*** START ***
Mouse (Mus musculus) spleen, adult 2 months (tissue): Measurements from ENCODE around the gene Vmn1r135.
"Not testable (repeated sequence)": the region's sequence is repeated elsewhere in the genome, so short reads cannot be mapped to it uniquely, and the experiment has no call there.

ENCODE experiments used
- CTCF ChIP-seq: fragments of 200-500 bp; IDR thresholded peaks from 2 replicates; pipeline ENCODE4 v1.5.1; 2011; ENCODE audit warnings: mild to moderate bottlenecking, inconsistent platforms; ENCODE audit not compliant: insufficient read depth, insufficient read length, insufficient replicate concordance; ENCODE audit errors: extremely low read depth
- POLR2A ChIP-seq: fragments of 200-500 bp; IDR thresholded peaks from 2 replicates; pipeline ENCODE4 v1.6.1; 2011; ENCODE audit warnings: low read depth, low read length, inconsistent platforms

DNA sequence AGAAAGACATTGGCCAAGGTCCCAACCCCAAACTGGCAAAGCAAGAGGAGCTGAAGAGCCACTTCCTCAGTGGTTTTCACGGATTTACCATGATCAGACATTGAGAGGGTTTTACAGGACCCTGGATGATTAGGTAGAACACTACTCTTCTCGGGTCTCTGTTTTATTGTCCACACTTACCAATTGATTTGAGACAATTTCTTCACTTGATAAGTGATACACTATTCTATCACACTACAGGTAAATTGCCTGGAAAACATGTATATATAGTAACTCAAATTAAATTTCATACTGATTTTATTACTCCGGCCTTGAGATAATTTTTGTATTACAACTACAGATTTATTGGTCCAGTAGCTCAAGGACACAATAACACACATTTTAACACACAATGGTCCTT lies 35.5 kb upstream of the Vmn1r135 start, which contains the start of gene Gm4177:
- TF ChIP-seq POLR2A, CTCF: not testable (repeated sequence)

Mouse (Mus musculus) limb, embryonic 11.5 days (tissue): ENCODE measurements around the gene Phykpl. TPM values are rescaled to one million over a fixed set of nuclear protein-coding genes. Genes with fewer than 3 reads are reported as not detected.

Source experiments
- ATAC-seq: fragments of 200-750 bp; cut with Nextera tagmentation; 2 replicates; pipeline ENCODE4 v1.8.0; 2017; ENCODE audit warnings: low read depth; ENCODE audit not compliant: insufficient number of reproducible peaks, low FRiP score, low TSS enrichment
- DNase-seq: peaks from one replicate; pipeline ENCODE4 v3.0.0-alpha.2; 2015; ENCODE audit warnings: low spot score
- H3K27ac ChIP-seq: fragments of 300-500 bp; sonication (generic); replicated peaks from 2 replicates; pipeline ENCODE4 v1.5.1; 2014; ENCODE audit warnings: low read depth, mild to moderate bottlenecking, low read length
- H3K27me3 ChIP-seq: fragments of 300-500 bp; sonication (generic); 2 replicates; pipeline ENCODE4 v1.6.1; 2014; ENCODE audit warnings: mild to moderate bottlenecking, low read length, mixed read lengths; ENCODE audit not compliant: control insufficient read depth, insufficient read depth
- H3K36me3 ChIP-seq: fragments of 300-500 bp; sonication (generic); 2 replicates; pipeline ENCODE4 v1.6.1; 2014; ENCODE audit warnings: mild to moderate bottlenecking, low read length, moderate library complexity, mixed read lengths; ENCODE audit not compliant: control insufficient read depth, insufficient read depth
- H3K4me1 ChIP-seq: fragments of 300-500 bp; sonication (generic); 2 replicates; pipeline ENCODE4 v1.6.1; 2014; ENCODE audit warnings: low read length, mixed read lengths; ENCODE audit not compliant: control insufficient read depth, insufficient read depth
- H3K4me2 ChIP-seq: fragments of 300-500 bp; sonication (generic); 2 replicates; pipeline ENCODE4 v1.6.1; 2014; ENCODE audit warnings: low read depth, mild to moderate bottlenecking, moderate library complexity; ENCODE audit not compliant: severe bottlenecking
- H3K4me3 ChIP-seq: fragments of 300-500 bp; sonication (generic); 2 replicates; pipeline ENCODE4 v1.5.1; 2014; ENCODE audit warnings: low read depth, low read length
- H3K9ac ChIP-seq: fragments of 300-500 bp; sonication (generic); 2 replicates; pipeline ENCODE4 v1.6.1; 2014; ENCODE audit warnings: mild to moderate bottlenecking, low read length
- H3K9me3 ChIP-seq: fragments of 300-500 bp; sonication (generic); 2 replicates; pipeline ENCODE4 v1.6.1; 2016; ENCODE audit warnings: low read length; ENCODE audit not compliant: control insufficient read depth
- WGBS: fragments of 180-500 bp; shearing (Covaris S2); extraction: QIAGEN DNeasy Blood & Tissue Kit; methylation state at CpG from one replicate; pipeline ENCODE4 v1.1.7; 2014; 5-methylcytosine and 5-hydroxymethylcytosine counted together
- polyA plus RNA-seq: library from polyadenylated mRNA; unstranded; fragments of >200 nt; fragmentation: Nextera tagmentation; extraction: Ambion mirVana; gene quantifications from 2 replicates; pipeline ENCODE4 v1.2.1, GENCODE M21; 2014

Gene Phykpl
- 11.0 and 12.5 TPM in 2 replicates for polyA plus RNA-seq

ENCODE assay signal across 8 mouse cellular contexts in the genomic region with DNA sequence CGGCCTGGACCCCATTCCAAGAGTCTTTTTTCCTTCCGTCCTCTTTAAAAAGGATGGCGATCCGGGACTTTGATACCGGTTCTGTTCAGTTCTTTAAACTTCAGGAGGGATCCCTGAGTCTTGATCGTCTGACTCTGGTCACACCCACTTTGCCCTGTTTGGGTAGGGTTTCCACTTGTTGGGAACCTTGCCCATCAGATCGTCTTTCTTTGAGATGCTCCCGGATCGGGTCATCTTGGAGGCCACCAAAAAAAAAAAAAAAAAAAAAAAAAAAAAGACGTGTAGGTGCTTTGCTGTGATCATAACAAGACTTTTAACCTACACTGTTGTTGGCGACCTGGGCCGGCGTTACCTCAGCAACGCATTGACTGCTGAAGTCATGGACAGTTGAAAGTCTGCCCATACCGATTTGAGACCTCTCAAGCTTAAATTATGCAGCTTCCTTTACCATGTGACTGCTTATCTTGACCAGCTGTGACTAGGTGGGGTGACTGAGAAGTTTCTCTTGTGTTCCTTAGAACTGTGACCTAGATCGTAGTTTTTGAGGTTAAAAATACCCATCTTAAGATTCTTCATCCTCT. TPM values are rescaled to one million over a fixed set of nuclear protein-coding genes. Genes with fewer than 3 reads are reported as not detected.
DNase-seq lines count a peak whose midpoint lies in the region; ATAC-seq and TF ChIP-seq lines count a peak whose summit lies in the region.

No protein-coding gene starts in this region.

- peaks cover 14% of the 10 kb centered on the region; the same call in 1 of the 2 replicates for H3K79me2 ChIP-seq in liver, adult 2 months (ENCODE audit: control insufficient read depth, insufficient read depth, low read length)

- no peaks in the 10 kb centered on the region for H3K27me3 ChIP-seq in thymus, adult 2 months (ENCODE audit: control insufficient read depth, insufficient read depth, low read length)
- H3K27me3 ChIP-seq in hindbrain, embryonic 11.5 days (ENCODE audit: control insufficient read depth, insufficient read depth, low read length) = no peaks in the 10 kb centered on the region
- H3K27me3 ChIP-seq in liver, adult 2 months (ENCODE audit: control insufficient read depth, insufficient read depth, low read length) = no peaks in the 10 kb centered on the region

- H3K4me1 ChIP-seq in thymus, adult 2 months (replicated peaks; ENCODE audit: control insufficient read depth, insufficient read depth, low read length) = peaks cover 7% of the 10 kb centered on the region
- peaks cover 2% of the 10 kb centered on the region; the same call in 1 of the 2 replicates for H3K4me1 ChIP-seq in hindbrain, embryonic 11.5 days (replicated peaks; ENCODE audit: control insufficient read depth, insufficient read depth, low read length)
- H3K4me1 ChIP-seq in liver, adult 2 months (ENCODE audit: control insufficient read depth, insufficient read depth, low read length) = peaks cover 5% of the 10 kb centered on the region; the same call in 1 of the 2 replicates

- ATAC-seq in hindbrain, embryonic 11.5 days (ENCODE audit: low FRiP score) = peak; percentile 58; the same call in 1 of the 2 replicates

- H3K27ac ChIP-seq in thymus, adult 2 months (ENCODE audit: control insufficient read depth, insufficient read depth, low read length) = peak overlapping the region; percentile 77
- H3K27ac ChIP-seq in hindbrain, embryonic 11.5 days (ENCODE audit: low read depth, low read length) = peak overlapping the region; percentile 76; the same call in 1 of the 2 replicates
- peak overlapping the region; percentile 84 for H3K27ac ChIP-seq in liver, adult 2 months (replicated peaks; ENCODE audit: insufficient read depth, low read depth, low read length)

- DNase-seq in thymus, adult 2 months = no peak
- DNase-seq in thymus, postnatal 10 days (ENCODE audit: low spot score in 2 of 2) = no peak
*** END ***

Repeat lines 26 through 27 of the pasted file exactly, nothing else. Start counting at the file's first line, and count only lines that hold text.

No protein-coding gene starts in this region.

- peaks cover 14% of the 10 kb centered on the region; the same call in 1 of the 2 replicates for H3K79me2 ChIP-seq in liver, adult 2 months (ENCODE audit: control insufficient read depth, insufficient read depth, low read length)